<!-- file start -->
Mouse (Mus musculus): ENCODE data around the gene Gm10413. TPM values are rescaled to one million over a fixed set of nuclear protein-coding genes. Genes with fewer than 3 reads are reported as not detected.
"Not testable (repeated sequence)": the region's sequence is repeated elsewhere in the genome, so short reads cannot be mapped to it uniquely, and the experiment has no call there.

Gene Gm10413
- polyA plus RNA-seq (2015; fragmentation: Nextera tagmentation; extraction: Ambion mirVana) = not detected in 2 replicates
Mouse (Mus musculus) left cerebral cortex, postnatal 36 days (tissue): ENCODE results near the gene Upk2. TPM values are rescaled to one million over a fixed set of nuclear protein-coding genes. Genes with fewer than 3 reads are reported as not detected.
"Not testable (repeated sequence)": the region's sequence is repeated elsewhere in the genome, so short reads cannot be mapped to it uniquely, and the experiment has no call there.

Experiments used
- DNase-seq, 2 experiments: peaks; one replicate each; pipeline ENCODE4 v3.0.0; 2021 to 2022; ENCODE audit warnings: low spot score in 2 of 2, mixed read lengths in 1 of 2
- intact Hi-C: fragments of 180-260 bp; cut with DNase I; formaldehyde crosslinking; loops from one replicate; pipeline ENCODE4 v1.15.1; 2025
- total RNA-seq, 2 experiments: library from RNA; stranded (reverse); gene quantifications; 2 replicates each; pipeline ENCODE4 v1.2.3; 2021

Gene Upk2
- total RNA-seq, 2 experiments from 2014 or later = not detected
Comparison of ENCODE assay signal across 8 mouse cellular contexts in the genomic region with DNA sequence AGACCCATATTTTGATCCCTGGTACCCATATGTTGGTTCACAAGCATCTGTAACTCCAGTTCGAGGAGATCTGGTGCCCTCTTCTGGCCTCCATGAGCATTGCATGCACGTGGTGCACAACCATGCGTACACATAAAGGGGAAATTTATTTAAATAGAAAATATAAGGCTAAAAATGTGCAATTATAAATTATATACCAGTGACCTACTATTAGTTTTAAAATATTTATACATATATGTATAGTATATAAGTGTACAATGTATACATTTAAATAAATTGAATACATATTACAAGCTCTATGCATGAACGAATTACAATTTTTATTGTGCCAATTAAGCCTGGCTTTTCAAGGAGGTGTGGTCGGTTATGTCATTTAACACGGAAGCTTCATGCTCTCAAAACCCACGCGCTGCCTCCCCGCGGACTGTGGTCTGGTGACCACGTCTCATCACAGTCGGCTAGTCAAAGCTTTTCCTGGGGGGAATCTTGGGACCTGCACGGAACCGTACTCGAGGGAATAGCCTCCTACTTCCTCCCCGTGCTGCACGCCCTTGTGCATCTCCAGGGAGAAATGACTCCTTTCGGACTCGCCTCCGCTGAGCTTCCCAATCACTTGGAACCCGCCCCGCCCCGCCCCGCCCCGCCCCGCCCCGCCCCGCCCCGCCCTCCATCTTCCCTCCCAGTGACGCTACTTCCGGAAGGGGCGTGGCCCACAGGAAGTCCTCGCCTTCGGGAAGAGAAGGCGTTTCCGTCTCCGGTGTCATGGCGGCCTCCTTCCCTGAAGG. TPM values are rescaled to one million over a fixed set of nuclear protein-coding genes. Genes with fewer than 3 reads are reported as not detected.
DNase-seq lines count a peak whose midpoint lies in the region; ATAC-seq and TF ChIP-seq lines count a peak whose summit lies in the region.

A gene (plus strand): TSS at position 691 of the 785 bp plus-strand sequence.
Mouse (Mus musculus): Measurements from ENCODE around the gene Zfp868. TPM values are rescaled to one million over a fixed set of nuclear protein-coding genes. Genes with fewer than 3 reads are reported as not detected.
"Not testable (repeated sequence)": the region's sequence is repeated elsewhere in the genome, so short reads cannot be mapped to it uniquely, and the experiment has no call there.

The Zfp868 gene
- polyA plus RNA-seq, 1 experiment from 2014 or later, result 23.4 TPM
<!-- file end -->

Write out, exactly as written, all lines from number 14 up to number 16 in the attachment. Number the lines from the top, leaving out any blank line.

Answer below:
DNase-seq lines count a peak whose midpoint lies in the region; ATAC-seq and TF ChIP-seq lines count a peak whose summit lies in the region.

A gene (plus strand): TSS at position 691 of the 785 bp plus-strand sequence.
Mouse (Mus musculus): Measurements from ENCODE around the gene Zfp868. TPM values are rescaled to one million over a fixed set of nuclear protein-coding genes. Genes with fewer than 3 reads are reported as not detected.